“There are unintentional consequences we don’t know about to the international community and to Americans,” Horner said.

            He discussed his criticism on Russell and the Kony 2012 movement, but not the Invisible Children organization. Bringing up the issue of colonialism, he described how this movement could be seen as “neo-neocolonialism.” He said it’s a problem of not listening to the voice of the other, but rather focusing on what one person thinks is right for the people he is speaking for. He showed a reaction of northern Ugandans seeing the video for the first time and how their confusion soon turned to anger. They voiced their discomfort with others making money on their misfortune, and they were generally confused about the message in its entirety.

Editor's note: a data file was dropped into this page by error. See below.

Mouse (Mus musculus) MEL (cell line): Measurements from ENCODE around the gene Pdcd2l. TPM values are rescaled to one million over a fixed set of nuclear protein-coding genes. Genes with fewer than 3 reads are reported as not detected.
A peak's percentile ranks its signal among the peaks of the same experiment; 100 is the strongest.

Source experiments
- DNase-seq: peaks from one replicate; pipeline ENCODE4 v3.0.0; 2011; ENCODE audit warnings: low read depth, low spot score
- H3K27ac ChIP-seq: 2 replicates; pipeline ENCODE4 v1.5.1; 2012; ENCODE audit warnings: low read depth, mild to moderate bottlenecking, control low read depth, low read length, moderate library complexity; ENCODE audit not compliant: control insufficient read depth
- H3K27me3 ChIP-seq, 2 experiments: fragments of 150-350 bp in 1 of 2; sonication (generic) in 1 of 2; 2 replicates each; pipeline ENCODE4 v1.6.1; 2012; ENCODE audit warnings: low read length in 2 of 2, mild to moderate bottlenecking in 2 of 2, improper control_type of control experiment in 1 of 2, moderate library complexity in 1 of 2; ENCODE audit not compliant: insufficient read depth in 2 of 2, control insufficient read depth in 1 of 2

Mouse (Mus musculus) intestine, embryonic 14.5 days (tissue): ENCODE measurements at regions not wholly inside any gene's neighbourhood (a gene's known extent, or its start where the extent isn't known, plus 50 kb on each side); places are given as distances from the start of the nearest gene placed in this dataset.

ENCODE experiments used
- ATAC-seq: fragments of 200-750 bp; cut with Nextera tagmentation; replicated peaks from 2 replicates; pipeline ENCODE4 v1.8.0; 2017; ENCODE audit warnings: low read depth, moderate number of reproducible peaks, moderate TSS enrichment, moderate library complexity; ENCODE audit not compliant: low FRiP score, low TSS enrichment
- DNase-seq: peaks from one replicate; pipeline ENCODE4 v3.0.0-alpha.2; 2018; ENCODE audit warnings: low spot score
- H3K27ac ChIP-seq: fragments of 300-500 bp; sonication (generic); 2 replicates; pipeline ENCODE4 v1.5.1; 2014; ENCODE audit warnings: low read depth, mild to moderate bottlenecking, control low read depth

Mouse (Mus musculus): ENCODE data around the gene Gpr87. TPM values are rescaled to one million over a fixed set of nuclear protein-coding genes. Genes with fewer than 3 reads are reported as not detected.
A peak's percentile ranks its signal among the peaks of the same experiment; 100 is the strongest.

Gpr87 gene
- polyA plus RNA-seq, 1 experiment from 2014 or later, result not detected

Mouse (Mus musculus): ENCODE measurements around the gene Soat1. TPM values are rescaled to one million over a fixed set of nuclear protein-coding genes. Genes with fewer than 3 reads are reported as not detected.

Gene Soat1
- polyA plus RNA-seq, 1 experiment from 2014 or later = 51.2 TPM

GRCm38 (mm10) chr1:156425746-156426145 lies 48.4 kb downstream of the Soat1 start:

“It’s not that the video is a representation of Uganda, but they’re a part of it,” Horner said. “That voice of what Ugandans think was never factored into the video.”

            The same day as Horner’s presentation, the Invisible Children chapter of the University held a screening of Kony 2012 along with a brief talk by a few of the national organization’s roadies and a Ugandan representative, Sharon Proscovia.

            Proscovia put to rout some disbelief about Ugandans’ support of the Kony 2012 movement.

            “I know one thing-no one can challenge my testimony,” Proscovia said. I lived it. It compelled me to come and share my story and inspire people to help stop this war.”

            When asked about whether or not her family and friends in Uganda supported the movement, Proscovia enthusiastically replied how happy and proud everyone she knew was of her and the movement.